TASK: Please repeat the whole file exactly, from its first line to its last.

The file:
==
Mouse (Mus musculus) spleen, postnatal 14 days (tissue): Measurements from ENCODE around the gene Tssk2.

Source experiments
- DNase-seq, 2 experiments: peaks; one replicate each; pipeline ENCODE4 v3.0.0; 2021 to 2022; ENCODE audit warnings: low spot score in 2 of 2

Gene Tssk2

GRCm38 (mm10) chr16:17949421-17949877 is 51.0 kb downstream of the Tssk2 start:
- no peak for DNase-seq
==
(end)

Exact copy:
Mouse (Mus musculus) spleen, postnatal 14 days (tissue): Measurements from ENCODE around the gene Tssk2.

Source experiments
- DNase-seq, 2 experiments: peaks; one replicate each; pipeline ENCODE4 v3.0.0; 2021 to 2022; ENCODE audit warnings: low spot score in 2 of 2

Gene Tssk2

GRCm38 (mm10) chr16:17949421-17949877 is 51.0 kb downstream of the Tssk2 start:
- no peak for DNase-seq